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Economic Harmonies; Bastiat, Frédéric
12 paragraphs found.
Chapter 1
1.2

If the import of these questions were simply whether society can dispense with written laws, with regulations, with repressive measures, whether each man can make unlimited use of his faculties, even when he might infringe on another's liberties or do damage to the community as a whole—whether, in a word, we must see in the doctrine of laissez faire, laissez passer,*12 the absolute formula of political economy; the answer could be doubtful to no one. Political economists do not say that a man may kill, pillage, burn, that society has only to let him alone; they say that society's resistance to such acts would manifest itself in fact even if specific laws against them were lacking; that, consequently, this resistance is a general law of humanity. They say that civil or criminal laws must regularize, not contravene, these general laws on which they are predicated. It is a far cry from a social order founded on the general laws of humanity to an artificial, contrived, and invented order that does not take these laws into account or denies them or scorns them—an order, in a word, such as some of our modern schools of thought would, it seems, impose upon us.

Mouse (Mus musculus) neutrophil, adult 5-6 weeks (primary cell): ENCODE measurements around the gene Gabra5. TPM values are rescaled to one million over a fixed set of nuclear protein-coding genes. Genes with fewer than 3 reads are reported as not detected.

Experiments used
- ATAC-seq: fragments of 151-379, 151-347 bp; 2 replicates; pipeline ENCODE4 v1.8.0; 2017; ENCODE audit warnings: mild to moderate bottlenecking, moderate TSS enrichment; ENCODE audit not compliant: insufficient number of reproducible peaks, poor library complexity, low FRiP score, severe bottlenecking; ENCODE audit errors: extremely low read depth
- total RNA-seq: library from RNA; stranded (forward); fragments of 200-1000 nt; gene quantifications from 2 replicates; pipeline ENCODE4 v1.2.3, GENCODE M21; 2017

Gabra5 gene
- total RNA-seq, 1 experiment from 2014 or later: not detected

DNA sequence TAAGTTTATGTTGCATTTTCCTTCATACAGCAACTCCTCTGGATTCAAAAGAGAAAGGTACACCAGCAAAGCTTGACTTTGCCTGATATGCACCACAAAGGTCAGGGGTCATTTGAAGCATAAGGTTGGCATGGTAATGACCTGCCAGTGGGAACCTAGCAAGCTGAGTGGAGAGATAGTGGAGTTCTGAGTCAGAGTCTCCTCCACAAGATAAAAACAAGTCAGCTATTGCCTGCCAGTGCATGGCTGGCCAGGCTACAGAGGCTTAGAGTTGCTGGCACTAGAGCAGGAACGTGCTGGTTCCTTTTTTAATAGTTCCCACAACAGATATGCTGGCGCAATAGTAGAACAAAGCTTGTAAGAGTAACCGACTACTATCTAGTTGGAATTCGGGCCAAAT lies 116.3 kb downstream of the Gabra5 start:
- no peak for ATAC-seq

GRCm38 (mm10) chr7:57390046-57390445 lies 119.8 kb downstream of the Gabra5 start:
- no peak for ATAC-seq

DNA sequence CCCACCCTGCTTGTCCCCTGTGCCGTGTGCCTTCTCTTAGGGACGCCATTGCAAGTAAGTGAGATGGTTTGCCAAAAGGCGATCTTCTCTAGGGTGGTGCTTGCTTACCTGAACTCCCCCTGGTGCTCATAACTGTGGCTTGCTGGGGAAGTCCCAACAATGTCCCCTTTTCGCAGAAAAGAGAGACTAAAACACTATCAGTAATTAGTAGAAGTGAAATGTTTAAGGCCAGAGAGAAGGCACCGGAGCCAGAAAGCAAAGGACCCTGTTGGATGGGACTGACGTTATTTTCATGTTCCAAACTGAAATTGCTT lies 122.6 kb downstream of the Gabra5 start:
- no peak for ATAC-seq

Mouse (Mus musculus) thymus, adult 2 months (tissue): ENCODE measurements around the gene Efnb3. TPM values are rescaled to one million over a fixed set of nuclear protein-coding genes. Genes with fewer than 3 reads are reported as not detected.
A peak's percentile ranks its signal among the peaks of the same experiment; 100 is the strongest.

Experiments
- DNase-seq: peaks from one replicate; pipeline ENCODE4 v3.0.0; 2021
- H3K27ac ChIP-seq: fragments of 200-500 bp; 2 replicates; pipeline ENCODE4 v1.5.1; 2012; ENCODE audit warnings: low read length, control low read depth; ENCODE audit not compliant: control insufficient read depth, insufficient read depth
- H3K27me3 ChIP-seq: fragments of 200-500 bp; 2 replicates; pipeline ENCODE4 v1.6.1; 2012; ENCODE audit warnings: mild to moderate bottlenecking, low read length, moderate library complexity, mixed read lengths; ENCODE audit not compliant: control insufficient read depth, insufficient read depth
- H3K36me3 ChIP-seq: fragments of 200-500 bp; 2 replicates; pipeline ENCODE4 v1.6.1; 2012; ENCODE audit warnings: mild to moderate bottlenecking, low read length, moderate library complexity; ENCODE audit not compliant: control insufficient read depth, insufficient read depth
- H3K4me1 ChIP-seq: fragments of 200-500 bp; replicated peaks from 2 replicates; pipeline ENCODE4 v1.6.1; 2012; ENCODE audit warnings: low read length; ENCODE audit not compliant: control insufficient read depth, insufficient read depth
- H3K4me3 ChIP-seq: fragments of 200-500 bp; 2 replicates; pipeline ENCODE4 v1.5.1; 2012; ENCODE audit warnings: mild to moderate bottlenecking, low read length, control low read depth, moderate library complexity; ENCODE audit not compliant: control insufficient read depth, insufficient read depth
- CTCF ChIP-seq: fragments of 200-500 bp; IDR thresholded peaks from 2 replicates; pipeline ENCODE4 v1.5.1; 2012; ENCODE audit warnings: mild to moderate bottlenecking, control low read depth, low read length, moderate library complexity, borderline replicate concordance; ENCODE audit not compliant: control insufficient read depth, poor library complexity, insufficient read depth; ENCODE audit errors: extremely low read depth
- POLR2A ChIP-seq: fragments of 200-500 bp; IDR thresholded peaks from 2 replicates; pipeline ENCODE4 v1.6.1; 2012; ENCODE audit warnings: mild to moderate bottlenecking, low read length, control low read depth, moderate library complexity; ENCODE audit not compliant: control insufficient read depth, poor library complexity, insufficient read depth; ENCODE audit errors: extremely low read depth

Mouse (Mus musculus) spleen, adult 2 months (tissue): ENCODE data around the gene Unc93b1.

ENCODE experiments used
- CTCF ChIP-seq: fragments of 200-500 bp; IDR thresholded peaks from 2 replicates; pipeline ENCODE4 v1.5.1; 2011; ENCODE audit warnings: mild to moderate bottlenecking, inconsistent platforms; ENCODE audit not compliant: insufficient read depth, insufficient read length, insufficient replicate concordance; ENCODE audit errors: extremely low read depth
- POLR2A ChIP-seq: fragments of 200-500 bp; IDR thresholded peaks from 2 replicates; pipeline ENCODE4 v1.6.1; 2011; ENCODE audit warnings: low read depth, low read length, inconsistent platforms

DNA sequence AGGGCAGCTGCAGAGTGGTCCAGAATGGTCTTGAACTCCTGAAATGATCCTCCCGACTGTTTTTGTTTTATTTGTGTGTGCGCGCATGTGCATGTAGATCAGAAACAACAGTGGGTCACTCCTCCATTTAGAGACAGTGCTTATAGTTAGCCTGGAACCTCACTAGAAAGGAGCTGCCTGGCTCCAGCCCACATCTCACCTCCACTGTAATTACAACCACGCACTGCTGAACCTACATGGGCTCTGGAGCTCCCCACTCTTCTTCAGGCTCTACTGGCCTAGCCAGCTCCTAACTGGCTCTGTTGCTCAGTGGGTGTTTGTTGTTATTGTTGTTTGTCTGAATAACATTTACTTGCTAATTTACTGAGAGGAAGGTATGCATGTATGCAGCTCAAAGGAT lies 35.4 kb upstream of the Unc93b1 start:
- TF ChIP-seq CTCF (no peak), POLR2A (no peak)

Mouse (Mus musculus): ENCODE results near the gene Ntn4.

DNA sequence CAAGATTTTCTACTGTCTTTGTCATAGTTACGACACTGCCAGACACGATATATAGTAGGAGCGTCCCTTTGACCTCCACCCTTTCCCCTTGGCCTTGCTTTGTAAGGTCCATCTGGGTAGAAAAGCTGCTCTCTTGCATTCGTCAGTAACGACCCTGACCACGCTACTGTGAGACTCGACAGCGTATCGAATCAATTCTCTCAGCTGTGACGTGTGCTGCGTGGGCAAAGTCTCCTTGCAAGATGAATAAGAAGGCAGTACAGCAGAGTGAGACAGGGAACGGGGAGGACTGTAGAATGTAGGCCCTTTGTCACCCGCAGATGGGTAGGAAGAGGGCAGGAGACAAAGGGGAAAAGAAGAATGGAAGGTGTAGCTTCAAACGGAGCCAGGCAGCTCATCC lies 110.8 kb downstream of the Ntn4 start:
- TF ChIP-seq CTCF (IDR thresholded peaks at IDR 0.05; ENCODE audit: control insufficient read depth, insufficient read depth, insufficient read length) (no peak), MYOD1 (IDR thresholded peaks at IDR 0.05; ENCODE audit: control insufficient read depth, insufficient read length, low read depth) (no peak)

Note:
[ Laissez passer: "allow to pass," only slightly different from laissez faire, which of course does not require translation. These phrases are associated with Quesnay and the other physiocrats.—Translator.]
Chapter 8
8.8